Week in Review: M.I.A. Is A Great Artist, and We Wish Her Well
David Wentworth This really happened.
We interviewed director Richard Foreman, who kinda hates Shakespeare, and Thursday, who admit to sort of being down with the Warped Tour. Tavis Smiley interviewed the Sri Lankan Foreign Secretary, Dr. Palitha Kohona, who basically told M.I.A. to get back in the kitchen where she belongs.
Bad news: Touch & Go went out of business, more or less, and we remembered some of the records that drove them into ruin. The Daptones studio got robbed, imperiling a Rod Stewart session. And that Rihanna photo finally emerged, although we printed something else instead.
We saw Paul Simon and Art Garfunkel, M.Ward with the Vivian Girls, Fujiya & Miyagi with the School of Seven Bells, and Los Campesinos!, not to mention a bunch of stuff on TV: American Idol, twice; The City, which was extra vile this week; and the Real World, which this week invaded Red Hook.
RNC National Chairman Michael Steele vowed to bring the Republican fight to no doubt highly receptive "urban-suburban hip-hop settings," while Asher Roth defended his right to do the same, minus the Republican bit. An enormous amount of tracks T.I. ghostwrote for Dr. Dre leaked, and DJ Prestige is now hopefully in witness protection somewhere, and not at a Jadakiss show. Young Jeezy's "Welcome Back" video made his "My President" video look like Cassavetes, and Soundtrack of Our Lives made Nick Drake's "Fly" sound like...well, a different song.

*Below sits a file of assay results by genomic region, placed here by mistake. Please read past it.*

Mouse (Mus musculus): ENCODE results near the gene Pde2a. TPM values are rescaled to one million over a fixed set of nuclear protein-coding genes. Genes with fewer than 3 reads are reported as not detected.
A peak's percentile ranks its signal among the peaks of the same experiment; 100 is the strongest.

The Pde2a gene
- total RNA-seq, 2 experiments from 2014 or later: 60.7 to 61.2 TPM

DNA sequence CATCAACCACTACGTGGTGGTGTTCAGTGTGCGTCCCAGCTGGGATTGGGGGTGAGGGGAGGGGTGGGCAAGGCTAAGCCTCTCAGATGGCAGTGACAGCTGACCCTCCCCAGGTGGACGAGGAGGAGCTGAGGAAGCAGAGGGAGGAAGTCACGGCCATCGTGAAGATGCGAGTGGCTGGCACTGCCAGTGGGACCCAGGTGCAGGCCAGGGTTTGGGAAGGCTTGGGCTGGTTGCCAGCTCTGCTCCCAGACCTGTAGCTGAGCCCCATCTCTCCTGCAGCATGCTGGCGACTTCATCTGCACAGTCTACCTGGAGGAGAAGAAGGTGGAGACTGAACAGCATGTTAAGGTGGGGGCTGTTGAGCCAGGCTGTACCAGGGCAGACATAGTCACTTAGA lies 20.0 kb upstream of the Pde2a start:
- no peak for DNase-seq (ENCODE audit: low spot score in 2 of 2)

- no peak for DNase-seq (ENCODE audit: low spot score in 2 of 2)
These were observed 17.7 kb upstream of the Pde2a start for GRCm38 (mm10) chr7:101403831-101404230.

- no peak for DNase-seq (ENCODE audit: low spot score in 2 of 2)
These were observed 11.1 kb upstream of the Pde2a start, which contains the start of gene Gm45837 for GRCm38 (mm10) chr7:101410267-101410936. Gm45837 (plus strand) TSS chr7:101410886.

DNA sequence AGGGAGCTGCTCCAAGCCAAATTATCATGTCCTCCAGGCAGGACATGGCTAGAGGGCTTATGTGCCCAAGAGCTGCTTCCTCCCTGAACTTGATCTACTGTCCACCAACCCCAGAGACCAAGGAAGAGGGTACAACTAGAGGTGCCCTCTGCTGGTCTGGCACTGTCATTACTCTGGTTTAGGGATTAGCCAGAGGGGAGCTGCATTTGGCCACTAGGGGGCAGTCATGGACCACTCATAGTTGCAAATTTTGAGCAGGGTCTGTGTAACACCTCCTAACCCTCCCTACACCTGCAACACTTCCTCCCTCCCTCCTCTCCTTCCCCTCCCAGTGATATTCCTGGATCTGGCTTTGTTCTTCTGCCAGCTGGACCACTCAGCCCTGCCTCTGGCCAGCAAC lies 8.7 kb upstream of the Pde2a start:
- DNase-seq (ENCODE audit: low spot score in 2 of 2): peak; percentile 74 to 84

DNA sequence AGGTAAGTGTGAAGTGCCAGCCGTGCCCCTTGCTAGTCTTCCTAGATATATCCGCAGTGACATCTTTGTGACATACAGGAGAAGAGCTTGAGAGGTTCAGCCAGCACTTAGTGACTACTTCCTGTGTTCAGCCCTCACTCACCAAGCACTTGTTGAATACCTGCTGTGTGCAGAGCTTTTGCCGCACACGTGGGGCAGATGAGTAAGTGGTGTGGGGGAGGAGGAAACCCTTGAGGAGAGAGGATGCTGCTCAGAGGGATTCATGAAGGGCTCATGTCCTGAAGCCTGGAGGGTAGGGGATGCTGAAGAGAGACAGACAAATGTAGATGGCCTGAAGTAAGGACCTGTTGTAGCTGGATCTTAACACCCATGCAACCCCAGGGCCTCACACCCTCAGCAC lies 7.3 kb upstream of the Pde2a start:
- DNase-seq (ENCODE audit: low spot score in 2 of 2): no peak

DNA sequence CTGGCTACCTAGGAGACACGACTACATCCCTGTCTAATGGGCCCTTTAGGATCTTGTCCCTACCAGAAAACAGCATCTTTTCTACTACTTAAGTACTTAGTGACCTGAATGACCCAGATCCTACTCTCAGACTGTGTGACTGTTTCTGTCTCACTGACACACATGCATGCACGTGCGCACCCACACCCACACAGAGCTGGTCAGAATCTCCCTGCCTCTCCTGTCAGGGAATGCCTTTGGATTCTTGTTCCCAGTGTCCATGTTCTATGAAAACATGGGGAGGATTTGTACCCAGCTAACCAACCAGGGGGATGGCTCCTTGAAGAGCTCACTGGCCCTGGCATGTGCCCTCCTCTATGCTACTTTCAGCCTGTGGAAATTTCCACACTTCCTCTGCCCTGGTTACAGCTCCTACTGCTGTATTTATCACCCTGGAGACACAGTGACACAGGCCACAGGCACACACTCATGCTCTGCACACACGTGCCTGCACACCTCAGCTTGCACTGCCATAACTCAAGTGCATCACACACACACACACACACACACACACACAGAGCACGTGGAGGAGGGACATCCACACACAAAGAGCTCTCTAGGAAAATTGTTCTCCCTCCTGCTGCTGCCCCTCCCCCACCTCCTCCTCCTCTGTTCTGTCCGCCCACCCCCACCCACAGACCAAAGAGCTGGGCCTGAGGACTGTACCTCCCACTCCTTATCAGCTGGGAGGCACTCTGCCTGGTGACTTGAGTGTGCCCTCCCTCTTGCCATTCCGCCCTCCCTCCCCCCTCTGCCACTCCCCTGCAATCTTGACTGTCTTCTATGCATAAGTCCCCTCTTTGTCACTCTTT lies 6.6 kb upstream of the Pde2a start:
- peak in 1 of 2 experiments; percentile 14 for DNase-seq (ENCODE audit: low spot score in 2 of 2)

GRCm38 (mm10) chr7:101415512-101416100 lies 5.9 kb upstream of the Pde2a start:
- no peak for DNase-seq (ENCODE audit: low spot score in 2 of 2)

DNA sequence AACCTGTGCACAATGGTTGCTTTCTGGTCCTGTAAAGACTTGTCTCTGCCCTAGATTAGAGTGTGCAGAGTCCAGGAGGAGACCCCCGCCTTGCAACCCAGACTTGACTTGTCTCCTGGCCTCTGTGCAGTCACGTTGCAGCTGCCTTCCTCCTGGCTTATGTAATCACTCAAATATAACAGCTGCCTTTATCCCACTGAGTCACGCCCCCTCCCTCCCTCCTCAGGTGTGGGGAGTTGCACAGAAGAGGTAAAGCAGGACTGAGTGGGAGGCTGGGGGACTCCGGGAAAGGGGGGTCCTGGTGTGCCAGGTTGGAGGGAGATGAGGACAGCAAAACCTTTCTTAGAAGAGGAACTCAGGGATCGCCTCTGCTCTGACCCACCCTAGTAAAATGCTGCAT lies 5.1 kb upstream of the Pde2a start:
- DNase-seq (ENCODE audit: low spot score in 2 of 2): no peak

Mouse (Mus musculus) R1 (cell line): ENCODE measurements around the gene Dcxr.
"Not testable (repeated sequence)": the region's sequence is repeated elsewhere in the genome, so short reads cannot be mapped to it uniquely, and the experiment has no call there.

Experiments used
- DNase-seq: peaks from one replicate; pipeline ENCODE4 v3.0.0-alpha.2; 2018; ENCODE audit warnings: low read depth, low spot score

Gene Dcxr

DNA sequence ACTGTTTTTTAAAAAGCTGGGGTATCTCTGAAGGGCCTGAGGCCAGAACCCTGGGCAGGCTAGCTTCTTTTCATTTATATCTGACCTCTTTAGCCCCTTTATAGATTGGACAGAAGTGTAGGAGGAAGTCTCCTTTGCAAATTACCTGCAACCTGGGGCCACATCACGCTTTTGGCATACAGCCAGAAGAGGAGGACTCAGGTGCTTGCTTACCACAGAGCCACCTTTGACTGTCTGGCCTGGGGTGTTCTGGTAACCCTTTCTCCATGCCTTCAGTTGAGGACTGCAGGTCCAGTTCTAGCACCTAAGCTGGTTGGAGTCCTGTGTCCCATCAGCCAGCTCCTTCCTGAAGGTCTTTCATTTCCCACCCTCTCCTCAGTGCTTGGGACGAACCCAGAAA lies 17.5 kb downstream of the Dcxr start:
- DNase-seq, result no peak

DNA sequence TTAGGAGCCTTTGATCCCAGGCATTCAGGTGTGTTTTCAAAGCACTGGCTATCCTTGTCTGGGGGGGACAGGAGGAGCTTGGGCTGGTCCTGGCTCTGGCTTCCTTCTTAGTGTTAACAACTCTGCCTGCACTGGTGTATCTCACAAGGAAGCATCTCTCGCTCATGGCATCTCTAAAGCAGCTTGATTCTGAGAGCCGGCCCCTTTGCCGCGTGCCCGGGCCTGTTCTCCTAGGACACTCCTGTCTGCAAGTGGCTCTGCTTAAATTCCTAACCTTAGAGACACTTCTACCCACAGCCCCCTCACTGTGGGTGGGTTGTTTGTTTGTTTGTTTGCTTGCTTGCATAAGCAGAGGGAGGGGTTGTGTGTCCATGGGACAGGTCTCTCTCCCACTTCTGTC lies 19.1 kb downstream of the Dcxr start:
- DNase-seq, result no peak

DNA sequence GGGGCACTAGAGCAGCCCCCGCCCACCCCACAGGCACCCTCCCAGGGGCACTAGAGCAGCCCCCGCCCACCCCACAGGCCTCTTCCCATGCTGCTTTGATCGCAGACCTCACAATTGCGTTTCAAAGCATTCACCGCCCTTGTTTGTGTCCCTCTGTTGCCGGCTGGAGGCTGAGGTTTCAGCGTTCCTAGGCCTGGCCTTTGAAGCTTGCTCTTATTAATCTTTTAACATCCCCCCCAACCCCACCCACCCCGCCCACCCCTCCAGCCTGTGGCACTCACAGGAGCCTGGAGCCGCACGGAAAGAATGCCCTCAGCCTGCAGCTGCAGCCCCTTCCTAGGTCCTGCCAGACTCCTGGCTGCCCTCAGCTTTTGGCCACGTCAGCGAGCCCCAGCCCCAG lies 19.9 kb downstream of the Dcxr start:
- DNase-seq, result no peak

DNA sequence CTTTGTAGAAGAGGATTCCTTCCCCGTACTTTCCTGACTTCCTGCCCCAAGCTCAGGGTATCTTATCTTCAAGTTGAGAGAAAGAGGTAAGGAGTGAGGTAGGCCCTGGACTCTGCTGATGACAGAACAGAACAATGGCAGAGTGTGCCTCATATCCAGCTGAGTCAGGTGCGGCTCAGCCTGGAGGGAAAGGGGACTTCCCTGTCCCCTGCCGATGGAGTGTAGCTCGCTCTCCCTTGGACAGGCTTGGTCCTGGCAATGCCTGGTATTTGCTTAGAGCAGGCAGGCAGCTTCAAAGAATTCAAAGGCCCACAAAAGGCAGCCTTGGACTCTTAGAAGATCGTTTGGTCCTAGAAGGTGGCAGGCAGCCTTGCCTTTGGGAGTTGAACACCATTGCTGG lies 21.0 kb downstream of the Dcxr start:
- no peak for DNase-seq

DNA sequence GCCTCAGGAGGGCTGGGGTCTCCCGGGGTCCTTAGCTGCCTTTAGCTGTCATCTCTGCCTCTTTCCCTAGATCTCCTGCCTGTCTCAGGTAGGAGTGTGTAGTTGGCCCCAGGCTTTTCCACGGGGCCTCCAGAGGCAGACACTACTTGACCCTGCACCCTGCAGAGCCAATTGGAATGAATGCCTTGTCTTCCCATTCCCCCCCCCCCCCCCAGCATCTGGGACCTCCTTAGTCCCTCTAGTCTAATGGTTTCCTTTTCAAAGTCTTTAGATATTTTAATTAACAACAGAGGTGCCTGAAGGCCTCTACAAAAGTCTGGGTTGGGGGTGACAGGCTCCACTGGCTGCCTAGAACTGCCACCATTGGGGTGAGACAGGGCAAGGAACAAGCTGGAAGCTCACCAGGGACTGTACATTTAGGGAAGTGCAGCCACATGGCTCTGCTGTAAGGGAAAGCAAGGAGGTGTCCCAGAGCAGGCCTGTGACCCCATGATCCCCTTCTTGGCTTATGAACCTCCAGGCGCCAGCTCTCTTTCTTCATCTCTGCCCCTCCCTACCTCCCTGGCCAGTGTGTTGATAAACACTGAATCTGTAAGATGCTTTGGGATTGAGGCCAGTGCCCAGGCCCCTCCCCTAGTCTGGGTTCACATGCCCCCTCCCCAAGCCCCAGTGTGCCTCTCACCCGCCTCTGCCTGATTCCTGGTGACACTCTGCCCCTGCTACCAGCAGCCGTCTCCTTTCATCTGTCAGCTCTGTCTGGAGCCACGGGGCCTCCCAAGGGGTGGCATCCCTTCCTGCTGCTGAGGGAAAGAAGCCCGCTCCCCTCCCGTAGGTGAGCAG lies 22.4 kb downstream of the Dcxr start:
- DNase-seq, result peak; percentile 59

Gay Talese visited the homeless, Gary Indiana visited the internet, and Paul Shirley visited Merriwether Post Pavilion. Pulp Fictions went all the way to Pluto, Bones' Beat ventured up to the Whitney, and we're making our way out to the bar, pretty much right now. We'll back with an Oscars liveblog Sunday night; see you then.